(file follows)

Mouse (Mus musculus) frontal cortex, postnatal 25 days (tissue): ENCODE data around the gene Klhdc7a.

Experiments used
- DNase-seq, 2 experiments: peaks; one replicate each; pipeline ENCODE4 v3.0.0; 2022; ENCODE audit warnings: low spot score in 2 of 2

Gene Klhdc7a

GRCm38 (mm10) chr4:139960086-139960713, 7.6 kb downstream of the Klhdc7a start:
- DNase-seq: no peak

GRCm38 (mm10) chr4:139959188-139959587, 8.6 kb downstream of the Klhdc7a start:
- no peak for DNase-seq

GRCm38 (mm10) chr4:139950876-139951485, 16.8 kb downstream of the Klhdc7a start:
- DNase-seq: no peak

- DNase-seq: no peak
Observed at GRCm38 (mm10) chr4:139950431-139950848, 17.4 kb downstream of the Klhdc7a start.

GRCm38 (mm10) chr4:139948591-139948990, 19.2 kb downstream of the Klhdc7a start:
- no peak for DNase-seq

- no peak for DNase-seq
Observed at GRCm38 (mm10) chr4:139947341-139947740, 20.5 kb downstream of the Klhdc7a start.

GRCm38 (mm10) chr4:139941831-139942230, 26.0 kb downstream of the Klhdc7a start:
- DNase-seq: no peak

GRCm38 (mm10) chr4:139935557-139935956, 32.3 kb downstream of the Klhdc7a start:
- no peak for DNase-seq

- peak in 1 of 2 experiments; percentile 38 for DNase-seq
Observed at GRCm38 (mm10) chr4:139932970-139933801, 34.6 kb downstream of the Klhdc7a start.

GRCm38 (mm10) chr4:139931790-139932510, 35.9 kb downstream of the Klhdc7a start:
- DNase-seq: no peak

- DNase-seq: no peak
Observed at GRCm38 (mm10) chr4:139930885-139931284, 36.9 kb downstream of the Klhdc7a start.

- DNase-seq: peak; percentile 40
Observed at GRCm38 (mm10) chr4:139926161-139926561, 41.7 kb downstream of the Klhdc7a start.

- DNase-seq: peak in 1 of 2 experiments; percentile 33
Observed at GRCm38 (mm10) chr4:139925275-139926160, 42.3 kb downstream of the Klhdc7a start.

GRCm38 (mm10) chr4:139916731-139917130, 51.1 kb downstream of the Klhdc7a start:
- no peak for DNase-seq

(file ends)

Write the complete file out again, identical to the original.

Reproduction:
Mouse (Mus musculus) frontal cortex, postnatal 25 days (tissue): ENCODE data around the gene Klhdc7a.

Experiments used
- DNase-seq, 2 experiments: peaks; one replicate each; pipeline ENCODE4 v3.0.0; 2022; ENCODE audit warnings: low spot score in 2 of 2

Gene Klhdc7a

GRCm38 (mm10) chr4:139960086-139960713, 7.6 kb downstream of the Klhdc7a start:
- DNase-seq: no peak

GRCm38 (mm10) chr4:139959188-139959587, 8.6 kb downstream of the Klhdc7a start:
- no peak for DNase-seq

GRCm38 (mm10) chr4:139950876-139951485, 16.8 kb downstream of the Klhdc7a start:
- DNase-seq: no peak

- DNase-seq: no peak
Observed at GRCm38 (mm10) chr4:139950431-139950848, 17.4 kb downstream of the Klhdc7a start.

GRCm38 (mm10) chr4:139948591-139948990, 19.2 kb downstream of the Klhdc7a start:
- no peak for DNase-seq

- no peak for DNase-seq
Observed at GRCm38 (mm10) chr4:139947341-139947740, 20.5 kb downstream of the Klhdc7a start.

GRCm38 (mm10) chr4:139941831-139942230, 26.0 kb downstream of the Klhdc7a start:
- DNase-seq: no peak

GRCm38 (mm10) chr4:139935557-139935956, 32.3 kb downstream of the Klhdc7a start:
- no peak for DNase-seq

- peak in 1 of 2 experiments; percentile 38 for DNase-seq
Observed at GRCm38 (mm10) chr4:139932970-139933801, 34.6 kb downstream of the Klhdc7a start.

GRCm38 (mm10) chr4:139931790-139932510, 35.9 kb downstream of the Klhdc7a start:
- DNase-seq: no peak

- DNase-seq: no peak
Observed at GRCm38 (mm10) chr4:139930885-139931284, 36.9 kb downstream of the Klhdc7a start.

- DNase-seq: peak; percentile 40
Observed at GRCm38 (mm10) chr4:139926161-139926561, 41.7 kb downstream of the Klhdc7a start.

- DNase-seq: peak in 1 of 2 experiments; percentile 33
Observed at GRCm38 (mm10) chr4:139925275-139926160, 42.3 kb downstream of the Klhdc7a start.

GRCm38 (mm10) chr4:139916731-139917130, 51.1 kb downstream of the Klhdc7a start:
- no peak for DNase-seq